Home > Breeding a Show Dog > Making Sure Your Dog Breed is Healthy

Making Sure Your Dog Breed is Healthy

By: Elaine Everest - Updated: 16 Sep 2010 | comments*Discuss
Pedigreekennel Club Puppy Dog Health

Anyone who purchases a puppy be it a pure breed dog with a pedigree or a cross breed from a rescue centre needs to know that the puppy is healthy and hopefully does not carry any genetic diseases. Looking into a basket of cute lively puppies your thoughts are not on their healthy future. Handing over cash to the breeder or seller and not doing your research before purchasing could end in heartache when the puppy becomes sick or dies.

How Healthy is my Puppy?

Before you hand over money for the puppy you wish to purchase you must ask certain questions of the breeder or seller. First you need to see the parents of the puppy. Sometimes it is not possible to see the sire as he may live in another part of the country but any honest breeder will have photographs and documents about the dog. You should also be able to contact the owner of the sire. The breeder should have registration papers for the puppy and also be able to show you copies of the dam and sire's health tests that have been done.

Health Tests

Each breed of pedigree dog registered with the Kennel Club has not only a breed standard, that is the blue print of the dog’s conformation and temperament, but also a list of health requirements. If there are any health concerns within that breed the Kennel Club’s Breed Watch section should show this. Different breeds have different health concerns, many are under control but only because breeders and owners have conscientiously scanned and tested stock for years and not bred from dogs that have breed specific health problems. Tests such as hip scoring – a system by which the hips of a dog are x-rayed and the plates inspected and scored for degrees of dysplaysia. The higher the score the worse the condition that could lead to lameness in later life. Other tests could be eye testing, elbow scoring, deafness or heart testing.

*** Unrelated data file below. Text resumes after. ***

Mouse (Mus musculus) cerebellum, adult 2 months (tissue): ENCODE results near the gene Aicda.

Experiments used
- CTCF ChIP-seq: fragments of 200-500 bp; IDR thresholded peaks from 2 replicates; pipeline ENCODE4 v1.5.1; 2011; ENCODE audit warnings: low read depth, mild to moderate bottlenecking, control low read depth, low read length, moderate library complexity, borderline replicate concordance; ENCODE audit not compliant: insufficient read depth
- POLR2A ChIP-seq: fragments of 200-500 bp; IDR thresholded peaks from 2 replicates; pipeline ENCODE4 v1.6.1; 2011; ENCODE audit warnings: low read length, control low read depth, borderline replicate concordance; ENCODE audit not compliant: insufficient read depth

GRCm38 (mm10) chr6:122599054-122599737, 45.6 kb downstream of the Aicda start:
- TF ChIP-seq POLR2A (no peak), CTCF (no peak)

Accredited Breeder Scheme

When considering purchasing a pedigree dog never purchase a puppy through free advertisements in newspapers or on websites and definitely not from an advert in a shop window. Even buying a dog from a home or pet breeder can give problems if they have bred indiscriminately from unsound stock. By going through the Kennel Club Accredited Breeder Scheme you will be put in touch with a breeder who has bred following strict guidelines. Purchasing a puppy this way will give you sound stock and a back up service from the breeder throughout its life.

Breed Clubs

Breed clubs can give you information about breeders that they recommend. Ideally these breeders will be part of the Accredited Breeder Scheme but in some instances may not have joined. By being on a breed club puppy list the club is confirming that they are good breeders so you should be able to buy in safety. Always join your breed club as you will be kept informed of breed news be it health related or simply fun events with your dog.

Pet Shops

Buying a puppy from a pet shop whether it is a pedigree dog or not is full of risks. How can you be sure that the papers sold with the dog are true? How do you know the history of the dog, its health or the temperament? Although most pet shops are licensed to sell puppies they should be avoided at all costs.

Rescue and Animal Shelters

It goes without saying that puppies and older dogs bought from rescue shelters will not come with a history of health testing or details of their parents. In this case you are buying blind and must make sure that the rescue agrees to help with any problems that occur when you take on the dog. This could be guidnace and advice or help with veterinary fees. In these days when breeders have to health screen their dogs it is only right that all other sellers of dogs and puppies carry guarantees of healthy futures for their stock as well.

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